“Sorry yes, our future son Sid, he must be named after my Grandfather. And I want him to go to boarding school. I also think that I prefer the idea of baby led weaning. Oh and by the way if you vote Lib Dem I’m leaving now.”
3) How you’ll deal with an emergency or crisis. Fingers crossed, when you meet a new partner, you’re not immediately delved into a massive crisis. You’d at least hope they’d wait for the third date to drag you into a big drama anyway! However, at some point in your relationship, one or both of you will go through something really difficult. What you don’t know going in is how one or both of you will deal with it and how (and if) you’ll be able to get through it together. 
When I was pregnant with Scarlett, my epilepsy (a condition I hadn’t really been bothered by for a number of years) reared its head. I was on medication that could potentially affect our precious cargo. My kidneys then started malfunctioning enough to hospitalise me because of the different medication I was on, and I have a bicornuate uterus which brings with it its own exciting complications! It was scary, it was upsetting, it was our first set of emergencys. In a way, it was lucky we were near the beginning of our relationship because we were able to see, yes, good, we’re both level headed, calm and deal with things like this. This will put us in good stead for the future! I know some people who are married twenty years when they suddenly are faced with a trauma that they have to deal with together. And it’s not something you can prepare for. You don’t draw up a list of emergency procedures with a list of ways you should deal with hundreds and thousands of potential situations! You can’t guess what situation you may suddenly be faced with. Life just happens to you and in the same way you can’t know for sure what’s round the corner, until something like that happens, you can’t know for sure how you’re going to deal with it as a couple.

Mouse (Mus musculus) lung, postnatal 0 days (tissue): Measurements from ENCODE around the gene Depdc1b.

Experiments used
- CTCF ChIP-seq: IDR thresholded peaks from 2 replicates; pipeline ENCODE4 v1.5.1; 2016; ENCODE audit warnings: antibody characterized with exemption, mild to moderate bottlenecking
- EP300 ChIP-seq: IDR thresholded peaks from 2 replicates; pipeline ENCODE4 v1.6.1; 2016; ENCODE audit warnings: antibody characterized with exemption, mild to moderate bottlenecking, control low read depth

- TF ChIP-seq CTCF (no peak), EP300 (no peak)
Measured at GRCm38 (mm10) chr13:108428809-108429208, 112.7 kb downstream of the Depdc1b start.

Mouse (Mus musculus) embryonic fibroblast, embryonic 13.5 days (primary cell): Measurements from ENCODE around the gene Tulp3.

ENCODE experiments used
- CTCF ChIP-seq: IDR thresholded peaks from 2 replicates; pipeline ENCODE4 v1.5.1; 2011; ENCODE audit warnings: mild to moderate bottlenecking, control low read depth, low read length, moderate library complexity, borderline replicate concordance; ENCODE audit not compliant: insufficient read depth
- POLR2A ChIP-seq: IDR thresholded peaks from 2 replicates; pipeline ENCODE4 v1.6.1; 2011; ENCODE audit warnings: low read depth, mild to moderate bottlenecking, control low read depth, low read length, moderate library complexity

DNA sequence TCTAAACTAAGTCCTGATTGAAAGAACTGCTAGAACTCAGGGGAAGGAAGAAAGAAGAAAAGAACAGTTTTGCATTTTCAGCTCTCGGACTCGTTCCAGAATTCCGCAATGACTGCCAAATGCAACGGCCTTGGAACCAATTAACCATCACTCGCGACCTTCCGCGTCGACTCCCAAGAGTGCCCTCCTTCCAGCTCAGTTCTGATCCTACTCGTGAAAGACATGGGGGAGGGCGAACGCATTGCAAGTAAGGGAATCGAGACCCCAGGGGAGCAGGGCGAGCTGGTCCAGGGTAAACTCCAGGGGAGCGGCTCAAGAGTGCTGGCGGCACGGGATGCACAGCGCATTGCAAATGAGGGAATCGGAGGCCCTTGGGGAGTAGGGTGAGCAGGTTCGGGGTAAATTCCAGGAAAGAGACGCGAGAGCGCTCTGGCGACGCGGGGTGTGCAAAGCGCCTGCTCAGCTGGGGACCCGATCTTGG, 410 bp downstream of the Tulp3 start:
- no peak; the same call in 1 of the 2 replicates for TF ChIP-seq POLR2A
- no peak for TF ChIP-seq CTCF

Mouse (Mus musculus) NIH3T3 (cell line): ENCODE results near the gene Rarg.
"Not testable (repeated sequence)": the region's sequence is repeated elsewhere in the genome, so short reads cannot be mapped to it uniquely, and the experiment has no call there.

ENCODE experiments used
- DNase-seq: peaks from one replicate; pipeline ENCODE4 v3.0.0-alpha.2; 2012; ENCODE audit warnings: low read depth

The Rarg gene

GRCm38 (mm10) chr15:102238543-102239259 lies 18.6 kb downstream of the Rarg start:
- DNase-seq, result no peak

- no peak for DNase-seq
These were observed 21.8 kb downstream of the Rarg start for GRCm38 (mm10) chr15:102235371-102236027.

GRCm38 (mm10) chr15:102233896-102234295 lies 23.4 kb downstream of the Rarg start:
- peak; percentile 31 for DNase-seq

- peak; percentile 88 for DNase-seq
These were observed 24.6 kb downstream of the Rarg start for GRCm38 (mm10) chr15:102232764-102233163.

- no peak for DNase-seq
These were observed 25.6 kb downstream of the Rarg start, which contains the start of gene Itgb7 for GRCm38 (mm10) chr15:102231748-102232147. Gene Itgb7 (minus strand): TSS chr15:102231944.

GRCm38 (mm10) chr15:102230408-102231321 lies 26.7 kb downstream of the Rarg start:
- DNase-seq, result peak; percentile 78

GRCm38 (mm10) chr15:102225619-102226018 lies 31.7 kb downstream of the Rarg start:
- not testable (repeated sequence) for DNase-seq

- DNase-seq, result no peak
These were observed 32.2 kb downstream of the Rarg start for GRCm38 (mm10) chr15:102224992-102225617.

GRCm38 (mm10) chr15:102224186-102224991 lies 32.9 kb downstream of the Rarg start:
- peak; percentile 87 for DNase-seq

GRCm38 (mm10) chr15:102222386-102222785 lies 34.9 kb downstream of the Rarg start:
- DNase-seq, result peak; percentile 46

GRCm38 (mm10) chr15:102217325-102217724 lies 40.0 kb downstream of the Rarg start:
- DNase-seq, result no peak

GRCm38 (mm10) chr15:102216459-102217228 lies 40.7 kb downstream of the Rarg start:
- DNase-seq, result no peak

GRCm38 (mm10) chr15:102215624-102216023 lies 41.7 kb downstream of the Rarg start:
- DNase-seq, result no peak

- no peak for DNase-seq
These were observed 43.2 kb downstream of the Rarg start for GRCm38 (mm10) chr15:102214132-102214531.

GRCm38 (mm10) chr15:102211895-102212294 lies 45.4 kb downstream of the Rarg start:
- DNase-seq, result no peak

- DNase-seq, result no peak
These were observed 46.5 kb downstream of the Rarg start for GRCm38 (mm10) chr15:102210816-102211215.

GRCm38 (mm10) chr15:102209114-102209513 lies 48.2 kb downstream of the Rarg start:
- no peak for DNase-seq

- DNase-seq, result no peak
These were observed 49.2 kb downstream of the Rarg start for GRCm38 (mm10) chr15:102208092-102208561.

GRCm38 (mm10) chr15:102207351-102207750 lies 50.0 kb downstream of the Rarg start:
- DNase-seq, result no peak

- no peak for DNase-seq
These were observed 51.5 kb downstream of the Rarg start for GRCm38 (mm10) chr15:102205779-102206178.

4) Looks. I know that sounds stupid, unless you go on a blind date and then get forced to marry that person without looking at them, the majority of us can absolutely and do consider looks when choosing a partner. My Nan always used to tell me that if a boy was going to sucker me in with looks, to make sure it was the eyes and the smile that really got me as those were the only two things that would look the same at 80!